The Debt Consolidation Option

Another method for tackling your debt is obtaining a consolidation loan. Simply put this means that you take out a personal loan in order to pay off your credit card balances and make a single monthly payment on your loan instead. So why might this be a good idea?

The first reason that people consolidate their debt is because they may be able to get a better interest rate than their credit cards offer. Another reason is that many find the “one monthly payment” idea to be simple and provide them a clear pathway out of debt. Finally consolidation could also have an effect on your credit scores since you’ll be freeing up a lot of your revolving credit.

With all of that said there are some downsides to consolidation. For one, most lenders will charge you what’s known as an origination fee. This money is a percentage of your loan and is essentially a payment for their services that comes out of your initial loan. So, if you applied for a $10,000 loan that had a 2% origination fee, you would make payments on the $10,000 balance but only be given $9,800.

As mentioned consolidation can often result in a lower interest rate than you’re currently paying. Unfortunately that isn’t always the case. Depending on your current credit scores — and when you factor in the origination fee — you may find that consolidation just doesn’t make financial sense for you. However it may be worth considering again as your start to make progress on your debt and as your scores improve. You can learn more about debt consolidation loans here.

How to Stay Out of Debt

While getting out of a debt is a great feeling, sadly all too many people start to fall back into the traps that landed them in trouble in the first place! To avoid letting this happen to you, there are a few things you should consider.

One of the most important tools for preventing debt is an emergency fund. An emergency fund is a collection of savings that will help through tough financial times such as the loss of a job, a major illness, or other unforeseeable issues. It’s recommended that you stash away enough to cover three to six months of essential bills just in case. Additionally you might also want to maintain a “rainy day fund” which can be used to cover unexpected expenses of a less serious nature such as car repair, new appliances, etc.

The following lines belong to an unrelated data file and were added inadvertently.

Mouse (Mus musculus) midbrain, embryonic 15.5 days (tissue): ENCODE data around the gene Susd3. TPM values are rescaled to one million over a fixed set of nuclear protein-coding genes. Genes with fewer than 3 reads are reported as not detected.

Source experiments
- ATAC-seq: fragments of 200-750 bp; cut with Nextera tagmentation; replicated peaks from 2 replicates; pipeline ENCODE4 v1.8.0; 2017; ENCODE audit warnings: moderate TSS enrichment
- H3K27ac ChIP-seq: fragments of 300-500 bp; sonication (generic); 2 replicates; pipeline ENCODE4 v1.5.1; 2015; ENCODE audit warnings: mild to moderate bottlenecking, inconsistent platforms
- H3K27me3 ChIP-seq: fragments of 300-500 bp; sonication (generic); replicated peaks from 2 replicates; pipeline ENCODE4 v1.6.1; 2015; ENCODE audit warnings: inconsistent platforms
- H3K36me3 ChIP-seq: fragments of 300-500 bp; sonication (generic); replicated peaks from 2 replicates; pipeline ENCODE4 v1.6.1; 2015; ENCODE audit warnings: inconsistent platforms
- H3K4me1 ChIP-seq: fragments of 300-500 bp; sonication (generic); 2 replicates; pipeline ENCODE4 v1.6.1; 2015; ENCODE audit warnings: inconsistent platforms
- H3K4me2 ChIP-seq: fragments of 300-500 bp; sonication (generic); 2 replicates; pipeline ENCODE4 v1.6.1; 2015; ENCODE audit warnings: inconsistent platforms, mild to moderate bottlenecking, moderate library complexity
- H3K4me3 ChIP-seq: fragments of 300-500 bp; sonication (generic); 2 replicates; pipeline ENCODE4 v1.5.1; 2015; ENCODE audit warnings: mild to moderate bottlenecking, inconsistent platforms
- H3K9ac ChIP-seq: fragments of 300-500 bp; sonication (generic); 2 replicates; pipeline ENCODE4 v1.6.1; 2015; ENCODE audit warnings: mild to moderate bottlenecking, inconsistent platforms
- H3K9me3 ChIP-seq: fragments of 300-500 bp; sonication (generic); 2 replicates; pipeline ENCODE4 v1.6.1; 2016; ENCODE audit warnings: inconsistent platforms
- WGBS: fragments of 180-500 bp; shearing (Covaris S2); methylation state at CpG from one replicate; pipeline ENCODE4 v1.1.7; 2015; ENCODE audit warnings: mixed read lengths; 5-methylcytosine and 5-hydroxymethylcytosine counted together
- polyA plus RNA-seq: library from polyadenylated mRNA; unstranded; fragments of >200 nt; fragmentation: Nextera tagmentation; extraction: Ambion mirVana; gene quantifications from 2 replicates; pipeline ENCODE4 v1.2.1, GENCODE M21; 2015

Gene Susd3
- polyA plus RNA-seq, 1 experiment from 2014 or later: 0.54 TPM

Of course, in order to stay out of debt, your habits are what really need to change. However, contrary to popular belief, this doesn’t mean swearing off credit card entirely. Instead you should switch up your approach to credit.

Most people think of credit cards as a tool for purchasing items they can’t afford upfront, which is exactly why they end up in debt. Cards should instead be used as a tool to show creditors that you’re a responsible borrower. That is to say that you should pay off your credit card balance in full every month going forward and never buy anything on your card that you couldn’t afford to buy in cash. By sticking to this way of thinking you’ll not only help keep yourself out of debt but should also see a major improvement in your credit scores.

Making the Most of Your Money

A funny thing happens when you create a budget and pay off your debt: suddenly you’re in charge. This means that your money now works for you instead of the other way around. By taking proper advantage of this, you’ll be able to save even more money.

Investing and Retirement Savings

Now that you’re in charge of your money you can stop worrying about your day to day financial needs and start planning for the future. Naturally this includes focusing on retirement and ensuring that you have enough saved for when you leave the workforce.